The day my whole life changed was not as obvious back then, but in retrospect is
starkly apparent. That day has become the reason I wake up every morning. I have always been an animal lover, especially dogs, and I wanted to raise awareness about the cruelty that exists against our four-legged companions. In early 2007, I decided to put my creative talents to use and produce a documentary about animal abuse in general. I wanted to narrow down the topic to one of the many types of cruelty, so I embarked on a mission to find the issue that needed the change the most.

After many weeks and countless hours spent barricaded in my Lakewood, Ohio
apartment, brainstorming possible topics for this film, a well known star NFL quarterback was suspected of dogfighting crimes. On April 25, 2007, I had an epiphany, this was sign I was looking for, and started planning my new film with the idea of exposing dogfighting, with an emphasis on the victims - the dogs. It wasn't until nearly a year later that "Guilty 'Til Proven Innocent" became the film that it is today. The city in which I lived in proposed a ban of Pit Bull-type (and "Canary") dogs, just as I was in the middle of adopting my American Pit Bull Terrier, Preston. Preston is a little black dog, who was saved from an Akron, Ohio house during a drug bust where they used him fighting. The first day I met him, I knew that he was my soul dog; I knew he was meant for me.

Preston had spent two years in the rescue getting passed over when potential adopters came to see available dogs, mostly due to his color (black dog syndrome), and the percieved challenges of sharing a home with a dog scarred both physically and emotionally. Add in the mix that he resided in the most restrictive state when it comes to Pit Bulls, due to its statewide breed discriminatory laws. My struggles to adopt Preston and my status as an Ohio resident, which has harbored its breed specific laws for the past 24 years (and counting), prompted me to start seriously investigating the impact of BSL. It felt like negligence if I didn't probe further. I quickly found breed discrimination presented a compelling type of abuse. Hidden behind a cloak of institutionalized legitimacy, these laws target millions of innocent dogs and impact good families across this country and around the world. These laws seemed to grow in popularity, particularly around where I lived. I'm ashamed to admit it, but I never knew these laws even existed prior to 2007. I've heard the media hype about Pit Bull dogs, but I didn't know there were laws in place that could allow animal control to take and kill or label vicious and restrict a dog for no other reason than the opinion of a person with little to no knowledge about dogs, dog behavior, dog breeds, or any other pertinent factor. It became obvious to me that this documentary would transition into a film about these laws and the dogs and owners who battle the accompanying intolerance.

It took five months and a new residence outside of Lakewood to finally bring
Preston home. We've now had three years to bond, and to prove to the public that dogs should be judged on a level playing field, based on their actual actions. Because everything that Preston has endured, and as friendly as he is to any human willing to give him a chance, he continues to change people's minds, and makes them question the same things I did not long ago.

It is these questions that the the tagline of the film asks: "Do we have a dangerous dog breed problem..., or just dangerous laws targeting dogs?" When people ask me why I chose to explore breed discrimination with this documentary, I tell them, I didn't choose the film, the film chose me.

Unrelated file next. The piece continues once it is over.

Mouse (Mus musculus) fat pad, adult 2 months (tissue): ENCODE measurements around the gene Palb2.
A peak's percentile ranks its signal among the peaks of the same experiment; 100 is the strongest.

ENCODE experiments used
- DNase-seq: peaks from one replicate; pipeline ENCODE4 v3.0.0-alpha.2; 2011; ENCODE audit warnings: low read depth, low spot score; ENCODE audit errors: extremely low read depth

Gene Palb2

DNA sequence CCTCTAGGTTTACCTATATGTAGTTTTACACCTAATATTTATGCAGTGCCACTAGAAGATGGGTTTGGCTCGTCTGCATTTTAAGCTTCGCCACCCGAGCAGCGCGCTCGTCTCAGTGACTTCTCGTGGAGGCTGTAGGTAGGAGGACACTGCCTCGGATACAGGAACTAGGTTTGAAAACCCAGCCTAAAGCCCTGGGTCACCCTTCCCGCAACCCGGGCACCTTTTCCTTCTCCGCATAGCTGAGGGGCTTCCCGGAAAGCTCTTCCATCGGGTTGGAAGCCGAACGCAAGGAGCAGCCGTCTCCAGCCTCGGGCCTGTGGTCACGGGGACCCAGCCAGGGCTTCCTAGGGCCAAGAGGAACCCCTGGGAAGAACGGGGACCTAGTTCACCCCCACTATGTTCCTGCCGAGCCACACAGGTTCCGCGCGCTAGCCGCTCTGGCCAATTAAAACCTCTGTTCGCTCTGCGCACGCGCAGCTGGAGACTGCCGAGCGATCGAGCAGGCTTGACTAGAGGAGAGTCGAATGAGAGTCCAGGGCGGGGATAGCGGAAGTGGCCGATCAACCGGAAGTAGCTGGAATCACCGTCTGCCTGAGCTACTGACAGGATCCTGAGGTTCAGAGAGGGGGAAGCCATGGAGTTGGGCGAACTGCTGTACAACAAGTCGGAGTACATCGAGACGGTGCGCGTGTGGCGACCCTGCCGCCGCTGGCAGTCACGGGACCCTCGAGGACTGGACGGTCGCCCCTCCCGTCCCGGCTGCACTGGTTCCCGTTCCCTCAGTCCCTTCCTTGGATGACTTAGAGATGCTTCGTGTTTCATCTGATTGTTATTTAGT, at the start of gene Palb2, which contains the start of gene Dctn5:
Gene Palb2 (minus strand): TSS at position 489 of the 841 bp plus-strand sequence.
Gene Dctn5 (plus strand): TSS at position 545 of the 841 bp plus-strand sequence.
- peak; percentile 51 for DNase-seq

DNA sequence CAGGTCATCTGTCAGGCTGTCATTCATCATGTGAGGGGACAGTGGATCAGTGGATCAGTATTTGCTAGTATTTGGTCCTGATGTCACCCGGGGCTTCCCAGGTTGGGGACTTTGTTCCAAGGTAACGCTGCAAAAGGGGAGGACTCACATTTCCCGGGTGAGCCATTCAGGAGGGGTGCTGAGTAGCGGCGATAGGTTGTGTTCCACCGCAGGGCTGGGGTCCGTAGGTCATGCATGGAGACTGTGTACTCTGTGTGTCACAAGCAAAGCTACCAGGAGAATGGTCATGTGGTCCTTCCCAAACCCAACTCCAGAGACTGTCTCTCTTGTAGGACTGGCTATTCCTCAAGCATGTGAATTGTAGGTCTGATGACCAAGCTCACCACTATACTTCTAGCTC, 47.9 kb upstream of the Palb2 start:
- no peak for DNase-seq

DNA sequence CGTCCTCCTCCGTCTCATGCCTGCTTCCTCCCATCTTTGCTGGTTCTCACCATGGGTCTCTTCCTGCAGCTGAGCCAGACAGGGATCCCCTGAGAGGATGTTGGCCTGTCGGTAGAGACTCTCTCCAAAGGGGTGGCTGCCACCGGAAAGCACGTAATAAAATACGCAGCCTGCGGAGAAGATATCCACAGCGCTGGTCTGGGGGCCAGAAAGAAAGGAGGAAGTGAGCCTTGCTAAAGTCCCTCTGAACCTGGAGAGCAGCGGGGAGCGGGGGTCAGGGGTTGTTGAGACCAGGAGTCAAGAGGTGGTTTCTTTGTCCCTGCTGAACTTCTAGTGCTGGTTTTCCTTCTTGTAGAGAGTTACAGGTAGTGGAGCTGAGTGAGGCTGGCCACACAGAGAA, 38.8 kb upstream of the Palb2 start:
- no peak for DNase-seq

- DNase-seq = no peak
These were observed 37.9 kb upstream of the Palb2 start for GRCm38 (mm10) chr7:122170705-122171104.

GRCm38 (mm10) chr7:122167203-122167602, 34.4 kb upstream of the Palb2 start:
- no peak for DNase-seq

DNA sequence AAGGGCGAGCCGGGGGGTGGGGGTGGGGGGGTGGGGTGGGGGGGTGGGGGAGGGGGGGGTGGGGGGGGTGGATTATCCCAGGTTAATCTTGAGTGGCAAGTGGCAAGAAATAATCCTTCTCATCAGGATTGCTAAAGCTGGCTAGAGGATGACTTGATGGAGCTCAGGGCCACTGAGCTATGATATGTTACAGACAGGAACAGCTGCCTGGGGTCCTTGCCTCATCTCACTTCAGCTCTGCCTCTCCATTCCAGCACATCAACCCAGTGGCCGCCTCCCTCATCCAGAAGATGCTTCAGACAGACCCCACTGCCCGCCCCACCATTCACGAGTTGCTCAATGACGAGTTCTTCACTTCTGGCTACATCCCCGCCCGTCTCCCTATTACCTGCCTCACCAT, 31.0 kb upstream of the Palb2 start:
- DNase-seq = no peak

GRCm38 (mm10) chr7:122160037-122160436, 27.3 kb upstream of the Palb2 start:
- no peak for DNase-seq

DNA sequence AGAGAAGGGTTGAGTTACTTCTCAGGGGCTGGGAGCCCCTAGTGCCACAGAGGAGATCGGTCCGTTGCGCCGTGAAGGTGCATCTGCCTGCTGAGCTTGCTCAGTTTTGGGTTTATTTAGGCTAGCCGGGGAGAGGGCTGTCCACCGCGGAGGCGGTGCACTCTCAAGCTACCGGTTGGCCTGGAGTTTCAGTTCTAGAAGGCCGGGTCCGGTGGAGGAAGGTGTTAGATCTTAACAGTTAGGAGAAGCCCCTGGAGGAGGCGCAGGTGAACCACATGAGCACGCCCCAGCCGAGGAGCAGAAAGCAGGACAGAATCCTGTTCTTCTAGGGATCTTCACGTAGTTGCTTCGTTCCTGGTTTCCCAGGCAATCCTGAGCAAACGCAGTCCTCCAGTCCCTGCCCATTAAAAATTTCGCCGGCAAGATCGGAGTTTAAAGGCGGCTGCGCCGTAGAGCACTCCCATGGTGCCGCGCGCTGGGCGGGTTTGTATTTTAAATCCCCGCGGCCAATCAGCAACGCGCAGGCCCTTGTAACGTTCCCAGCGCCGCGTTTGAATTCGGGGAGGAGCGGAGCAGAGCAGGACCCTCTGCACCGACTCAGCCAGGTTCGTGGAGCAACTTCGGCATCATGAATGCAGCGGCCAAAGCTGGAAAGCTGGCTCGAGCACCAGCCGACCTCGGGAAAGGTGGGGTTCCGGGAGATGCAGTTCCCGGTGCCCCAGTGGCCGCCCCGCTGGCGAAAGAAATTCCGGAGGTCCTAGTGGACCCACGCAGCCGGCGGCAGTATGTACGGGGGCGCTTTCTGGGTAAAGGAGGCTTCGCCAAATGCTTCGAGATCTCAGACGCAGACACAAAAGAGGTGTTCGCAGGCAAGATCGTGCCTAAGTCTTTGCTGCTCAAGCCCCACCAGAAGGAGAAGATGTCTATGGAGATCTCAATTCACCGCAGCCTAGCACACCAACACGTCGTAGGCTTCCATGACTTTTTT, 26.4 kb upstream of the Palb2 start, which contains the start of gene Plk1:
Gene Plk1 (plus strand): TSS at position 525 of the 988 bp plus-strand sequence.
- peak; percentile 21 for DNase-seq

Jeffrey Theman - official film website - Preston's facebook fan page

Wednesday, November 9, 2011

The Joys of Adopting a Senior Pitizen!

When it comes to adopting a dog many people automatically think of adopting a puppy. Though puppies are cute and sweet and they get a lot of attention, they also require patience and energy to help them become wonderful family members and companions. The advantage of adopting an older dog is that they can be just as cute and lovable as a puppy, and they already have their personality and training. Most are already housebroken and over the chewing on inappropriate objects phase. There is no guessing what your dog will become, as what you see is what you get when you adopt an older dog!

You may not want to adopt a senior dog because you fear that your time with your new best friend will be too short and too painful when the dog passes. However; the privilege of bonding with and loving a senior dog makes every day special! The knowledge that you have given an older dog a second chance at life will help create a strong and deep bond, and the love that grows from this knowledge is stronger than the pain of eventual separation.

Reasons to Adopt a Senior Pitizen

  • Senior pitizens are generally low maintenance. They love to sleep and cuddle the day away. They enjoy a brisk daily walk, but the best part of the day is their nap, and they love for you to join them at nap time!
  • Senior pitizens have learned many of life's lessons. They know, for example, that shoes are for walking and bones are for chewing. They also know that outside is for doing business and indoors is for relaxing! Your carpet will last longer with a senior pitizen vs. a puppy!
  • Senior pitizens can learn new tricks and be valuable family and community members. Because they have mellowed, they can focus on you and learn more quickly than a puppy.
  • Senior pitizens leave you time for yourself because they don’t require the same kind of time and attention that puppies and young dogs do.

Don’t delay! If you are looking into adopting a dog consider a senior pitizen today! Not only will you be saving a dog, you will gain a dedicated companion for life!